The Atlantic

Americans Are Sending Too Much Stuff to Houston

… and not enough cash.
Source: Emily Kask / AFP / Getty

ROSE CITY, Texas—Six weeks after Hurricane Harvey hit, on a humid evening in early October, mold was growing up the sides of houses. Workers had stripped the town hall down to its studs, tossing out the soaked paper, ruined electronics, wet drywall, and warped boards. Outside, bottles and bottles of water were stacked near gallons of soap and lotion. Inside, Mayor Bonnie Stephenson surveyed the empty shell of the municipal building, leaning on a post where the court verdicts used to be given out. A few feet away, an elderly town resident, Carroll Lee, sat down on a camp chair to talk to a nonprofit worker who had arrived in town in Harvey’s wake. Her predicament was plain: “I evacuated to my son’s house and now we have nothing.”  

Perhaps no place was hit harder by Harvey than Rose City, a tiny community tucked between the sprawl of Houston and the Louisiana border, where Lee has lived for about four decades. The town’s families are mostly older and mostly low-income. When the Category Four storm stalled on the Gulf Coast, it dumped roughly four feet of rain onto the area. Levees straining and the ground soaking, authorities released water from a nearby dam, flooding the town. Houses were submerged up to their eaves; trailers and sheds floated like rubber ducks; cows and goats were washed miles away; people, unaware of the dam release and the imminent danger to their lives, were evacuated by their neighbors in air boats. Stephenson estimates that 268 of the town’s 270 structures, including all its houses, were damaged or destroyed. Lee, along with all her neighbors, found herself homeless.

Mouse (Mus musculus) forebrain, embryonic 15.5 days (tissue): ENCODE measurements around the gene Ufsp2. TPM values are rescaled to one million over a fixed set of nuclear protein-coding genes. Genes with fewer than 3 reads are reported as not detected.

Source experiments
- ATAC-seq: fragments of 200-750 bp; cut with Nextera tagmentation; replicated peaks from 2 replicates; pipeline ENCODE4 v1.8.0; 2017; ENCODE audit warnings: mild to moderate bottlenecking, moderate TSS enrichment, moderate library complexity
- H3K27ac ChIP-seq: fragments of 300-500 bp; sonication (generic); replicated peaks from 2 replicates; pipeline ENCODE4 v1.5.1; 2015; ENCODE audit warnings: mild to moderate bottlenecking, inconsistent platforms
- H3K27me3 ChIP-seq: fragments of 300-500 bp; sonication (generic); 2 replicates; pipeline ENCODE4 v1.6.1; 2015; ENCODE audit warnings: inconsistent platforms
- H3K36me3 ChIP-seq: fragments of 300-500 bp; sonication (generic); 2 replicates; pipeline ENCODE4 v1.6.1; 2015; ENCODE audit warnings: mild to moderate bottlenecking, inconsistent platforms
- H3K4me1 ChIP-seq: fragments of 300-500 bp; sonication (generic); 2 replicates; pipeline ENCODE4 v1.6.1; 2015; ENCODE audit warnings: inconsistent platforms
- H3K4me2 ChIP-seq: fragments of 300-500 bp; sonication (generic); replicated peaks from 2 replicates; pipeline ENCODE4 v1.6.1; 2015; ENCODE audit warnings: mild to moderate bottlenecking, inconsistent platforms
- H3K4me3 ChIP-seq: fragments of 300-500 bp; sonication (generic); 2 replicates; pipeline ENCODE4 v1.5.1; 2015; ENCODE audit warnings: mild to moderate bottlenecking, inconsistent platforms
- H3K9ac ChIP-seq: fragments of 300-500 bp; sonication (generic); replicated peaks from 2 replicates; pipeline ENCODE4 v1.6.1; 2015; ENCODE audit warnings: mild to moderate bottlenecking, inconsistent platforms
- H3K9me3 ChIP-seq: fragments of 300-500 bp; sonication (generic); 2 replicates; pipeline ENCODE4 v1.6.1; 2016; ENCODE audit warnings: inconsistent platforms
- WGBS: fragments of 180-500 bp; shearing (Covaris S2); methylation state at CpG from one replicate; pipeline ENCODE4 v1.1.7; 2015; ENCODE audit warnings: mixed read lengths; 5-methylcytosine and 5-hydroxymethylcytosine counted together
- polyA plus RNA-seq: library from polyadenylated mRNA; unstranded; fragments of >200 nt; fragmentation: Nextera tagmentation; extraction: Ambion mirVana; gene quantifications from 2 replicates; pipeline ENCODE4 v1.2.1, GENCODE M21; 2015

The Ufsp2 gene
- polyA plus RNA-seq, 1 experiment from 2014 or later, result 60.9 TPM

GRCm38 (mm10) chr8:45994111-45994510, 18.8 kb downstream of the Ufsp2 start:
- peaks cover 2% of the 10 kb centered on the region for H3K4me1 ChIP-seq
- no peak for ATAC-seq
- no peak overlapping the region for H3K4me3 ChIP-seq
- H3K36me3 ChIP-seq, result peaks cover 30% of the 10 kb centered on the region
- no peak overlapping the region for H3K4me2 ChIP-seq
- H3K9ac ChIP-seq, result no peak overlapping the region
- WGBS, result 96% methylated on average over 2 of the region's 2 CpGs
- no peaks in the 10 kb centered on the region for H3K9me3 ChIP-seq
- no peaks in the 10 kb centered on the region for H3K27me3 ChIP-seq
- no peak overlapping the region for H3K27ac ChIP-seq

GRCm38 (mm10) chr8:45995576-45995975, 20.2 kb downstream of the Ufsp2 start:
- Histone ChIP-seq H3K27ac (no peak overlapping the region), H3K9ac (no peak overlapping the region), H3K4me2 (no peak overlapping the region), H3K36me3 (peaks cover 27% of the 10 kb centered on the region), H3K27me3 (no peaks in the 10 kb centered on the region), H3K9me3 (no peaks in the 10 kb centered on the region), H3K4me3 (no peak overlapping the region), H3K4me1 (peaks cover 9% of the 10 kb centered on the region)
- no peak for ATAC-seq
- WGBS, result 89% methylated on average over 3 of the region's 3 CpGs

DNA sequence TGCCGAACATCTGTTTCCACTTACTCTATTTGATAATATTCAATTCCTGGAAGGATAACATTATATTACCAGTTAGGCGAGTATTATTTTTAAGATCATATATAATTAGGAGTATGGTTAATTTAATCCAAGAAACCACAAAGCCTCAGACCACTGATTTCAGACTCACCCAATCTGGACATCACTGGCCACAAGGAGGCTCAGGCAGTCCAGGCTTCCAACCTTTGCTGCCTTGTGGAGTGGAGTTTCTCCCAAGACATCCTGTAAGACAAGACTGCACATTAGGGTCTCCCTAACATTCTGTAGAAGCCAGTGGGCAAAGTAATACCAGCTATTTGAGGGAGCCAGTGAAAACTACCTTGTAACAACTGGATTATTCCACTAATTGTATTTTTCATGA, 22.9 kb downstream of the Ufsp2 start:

“How long were you at your son’s house?” Steph Palla, the aid worker, asked.

“Y’all are asking me about time, and I’m crazy, I don’t know,” Lee said, pausing

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